Saturday, May 28, 2011

Review: Revolver by Marcus Sedgwick

Revolver by Marcus Sedgwick

Pages: 224

Publisher: Orion Books
Published: April 23rd, 2010
IBSN: 9781444000054

1910. A cabin north of the Arctic Circle. Fifteen-year-old Sig Andersson is alone. Alone, except for the corpse of his father, who died earlier that day after falling through a weak spot on the ice-covered lake. His sister, Anna, and step-mother, Nadya, have gone to the local town for help. Then comes a knock at the door. It's a man, the flash of a revolver's butt at his hip, and a mean glare in his eyes. Sig has never seen him before but Wolff claims to have unfinished business with his father. As Sig gradually learns the awful truth about Wolff's connection to his father, Sig finds his thoughts drawn to a certain box hidden on a shelf in the storeroom, in which lies his father's prized possession - a revolver. When Anna returns alone, and Wolff begins to close in, Sigs choice is pulled into sharp focus. Should he use the gun, or not?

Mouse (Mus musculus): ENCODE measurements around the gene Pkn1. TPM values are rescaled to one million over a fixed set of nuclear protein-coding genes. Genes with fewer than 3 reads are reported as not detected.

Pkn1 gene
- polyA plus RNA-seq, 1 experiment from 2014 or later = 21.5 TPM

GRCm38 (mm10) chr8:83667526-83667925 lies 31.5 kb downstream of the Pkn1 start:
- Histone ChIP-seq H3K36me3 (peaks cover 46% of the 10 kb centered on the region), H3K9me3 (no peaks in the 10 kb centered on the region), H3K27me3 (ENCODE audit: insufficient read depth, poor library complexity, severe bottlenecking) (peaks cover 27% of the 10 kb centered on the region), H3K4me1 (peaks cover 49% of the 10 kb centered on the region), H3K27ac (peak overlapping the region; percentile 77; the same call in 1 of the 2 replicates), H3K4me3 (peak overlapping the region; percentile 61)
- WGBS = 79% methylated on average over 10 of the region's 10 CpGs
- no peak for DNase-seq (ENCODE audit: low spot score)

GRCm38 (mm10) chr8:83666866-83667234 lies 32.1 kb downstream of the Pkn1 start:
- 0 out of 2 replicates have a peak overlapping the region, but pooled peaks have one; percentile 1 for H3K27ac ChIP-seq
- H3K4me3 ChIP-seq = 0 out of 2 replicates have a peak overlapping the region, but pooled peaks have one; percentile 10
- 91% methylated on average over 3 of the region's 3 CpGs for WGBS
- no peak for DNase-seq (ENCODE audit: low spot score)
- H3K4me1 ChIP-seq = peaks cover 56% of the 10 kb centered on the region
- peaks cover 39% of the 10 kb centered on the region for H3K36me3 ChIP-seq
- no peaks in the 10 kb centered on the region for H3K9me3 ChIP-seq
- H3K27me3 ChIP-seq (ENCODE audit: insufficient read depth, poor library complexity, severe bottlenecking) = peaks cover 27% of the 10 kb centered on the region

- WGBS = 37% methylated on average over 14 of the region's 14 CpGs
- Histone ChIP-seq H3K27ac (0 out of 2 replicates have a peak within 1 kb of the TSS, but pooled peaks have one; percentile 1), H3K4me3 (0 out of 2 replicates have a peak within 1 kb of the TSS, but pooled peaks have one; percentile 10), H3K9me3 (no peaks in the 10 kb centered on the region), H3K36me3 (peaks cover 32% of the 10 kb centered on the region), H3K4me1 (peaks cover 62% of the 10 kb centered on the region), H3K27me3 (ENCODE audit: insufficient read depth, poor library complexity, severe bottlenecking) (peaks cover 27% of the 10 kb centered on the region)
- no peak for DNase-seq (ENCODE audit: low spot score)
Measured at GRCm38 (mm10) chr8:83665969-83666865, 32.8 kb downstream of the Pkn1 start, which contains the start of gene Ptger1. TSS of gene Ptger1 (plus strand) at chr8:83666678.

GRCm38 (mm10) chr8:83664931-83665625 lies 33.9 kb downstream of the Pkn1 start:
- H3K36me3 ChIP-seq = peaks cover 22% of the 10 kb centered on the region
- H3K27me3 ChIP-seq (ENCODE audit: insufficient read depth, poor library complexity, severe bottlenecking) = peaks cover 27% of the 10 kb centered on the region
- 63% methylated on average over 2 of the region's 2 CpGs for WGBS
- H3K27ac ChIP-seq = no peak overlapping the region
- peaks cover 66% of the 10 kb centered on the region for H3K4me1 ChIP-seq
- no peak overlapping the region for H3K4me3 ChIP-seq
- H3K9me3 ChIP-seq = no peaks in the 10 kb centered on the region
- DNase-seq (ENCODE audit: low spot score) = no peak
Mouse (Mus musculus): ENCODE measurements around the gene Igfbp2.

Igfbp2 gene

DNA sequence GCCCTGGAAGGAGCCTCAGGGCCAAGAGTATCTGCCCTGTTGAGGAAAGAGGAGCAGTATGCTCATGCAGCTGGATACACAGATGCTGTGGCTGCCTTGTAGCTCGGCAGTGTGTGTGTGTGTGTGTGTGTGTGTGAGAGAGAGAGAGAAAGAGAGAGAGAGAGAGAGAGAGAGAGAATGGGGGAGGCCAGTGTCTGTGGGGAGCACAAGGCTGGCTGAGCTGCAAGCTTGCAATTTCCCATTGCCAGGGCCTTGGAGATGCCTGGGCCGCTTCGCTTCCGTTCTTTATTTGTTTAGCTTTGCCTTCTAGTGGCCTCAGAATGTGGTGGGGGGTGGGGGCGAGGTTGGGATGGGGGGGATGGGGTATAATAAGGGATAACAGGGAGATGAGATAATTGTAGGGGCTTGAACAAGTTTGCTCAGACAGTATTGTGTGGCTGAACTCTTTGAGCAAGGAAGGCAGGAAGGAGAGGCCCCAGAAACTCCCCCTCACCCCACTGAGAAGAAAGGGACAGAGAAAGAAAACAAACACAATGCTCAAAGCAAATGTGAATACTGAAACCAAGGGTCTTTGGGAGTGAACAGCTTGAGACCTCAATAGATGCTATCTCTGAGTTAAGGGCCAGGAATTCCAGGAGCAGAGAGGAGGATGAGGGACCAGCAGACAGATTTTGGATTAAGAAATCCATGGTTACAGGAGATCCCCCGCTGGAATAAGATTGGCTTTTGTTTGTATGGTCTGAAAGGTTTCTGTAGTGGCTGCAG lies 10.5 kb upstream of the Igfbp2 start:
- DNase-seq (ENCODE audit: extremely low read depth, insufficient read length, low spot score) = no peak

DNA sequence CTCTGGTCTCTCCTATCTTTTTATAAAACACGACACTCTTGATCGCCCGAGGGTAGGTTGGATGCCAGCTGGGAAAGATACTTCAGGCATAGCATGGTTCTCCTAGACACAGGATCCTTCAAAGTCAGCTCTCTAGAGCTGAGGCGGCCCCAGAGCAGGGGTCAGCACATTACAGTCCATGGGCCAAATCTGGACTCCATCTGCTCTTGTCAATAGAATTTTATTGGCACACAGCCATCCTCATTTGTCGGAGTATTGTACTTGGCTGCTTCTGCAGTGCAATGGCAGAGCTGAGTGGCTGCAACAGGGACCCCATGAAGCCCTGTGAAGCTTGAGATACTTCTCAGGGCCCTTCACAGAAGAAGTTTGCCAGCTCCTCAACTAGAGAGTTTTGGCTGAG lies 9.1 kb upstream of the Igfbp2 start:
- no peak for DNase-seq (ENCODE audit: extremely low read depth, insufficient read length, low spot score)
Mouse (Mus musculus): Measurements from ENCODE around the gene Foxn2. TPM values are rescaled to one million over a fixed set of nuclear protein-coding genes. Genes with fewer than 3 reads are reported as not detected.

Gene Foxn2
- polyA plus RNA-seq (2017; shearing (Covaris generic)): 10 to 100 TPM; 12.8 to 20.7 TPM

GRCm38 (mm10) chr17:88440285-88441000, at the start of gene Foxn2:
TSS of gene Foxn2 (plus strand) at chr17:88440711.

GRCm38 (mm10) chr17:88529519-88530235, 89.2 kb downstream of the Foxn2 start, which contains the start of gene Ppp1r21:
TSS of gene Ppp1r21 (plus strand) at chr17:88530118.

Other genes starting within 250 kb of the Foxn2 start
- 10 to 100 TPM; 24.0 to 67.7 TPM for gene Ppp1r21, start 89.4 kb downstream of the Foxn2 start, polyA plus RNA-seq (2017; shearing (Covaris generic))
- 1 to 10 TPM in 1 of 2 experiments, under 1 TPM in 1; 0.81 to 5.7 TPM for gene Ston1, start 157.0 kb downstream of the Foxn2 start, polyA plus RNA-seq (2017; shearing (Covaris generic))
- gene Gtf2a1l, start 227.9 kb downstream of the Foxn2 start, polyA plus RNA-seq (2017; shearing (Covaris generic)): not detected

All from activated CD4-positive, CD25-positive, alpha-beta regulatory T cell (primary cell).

[Synopsis by Goodreads]

Revolver is a book that's both fast and slow: it took me just a few hours to read, but the pacing was slow (but the good kind of slow!). The events of the book span just a few days with little dialogue and a lot of tension.

What I really loved about this book was all the thought Sig put into what he was going to have to do. I've read so many action/thriller books where an antagonist is killed without thought. Sig spent a long time considering all the implications of shooting Wolff.

The prose was spare and captivating, and everything from Sig's emotions to the previous events that led up to the climax was explored in depth.

The final chapter put the events of the book into perspective, and gave a view on the events of the book from an older Sig.

I give Revolver a 5 out of 5. I recommend it for anyone looking for a short, intense read.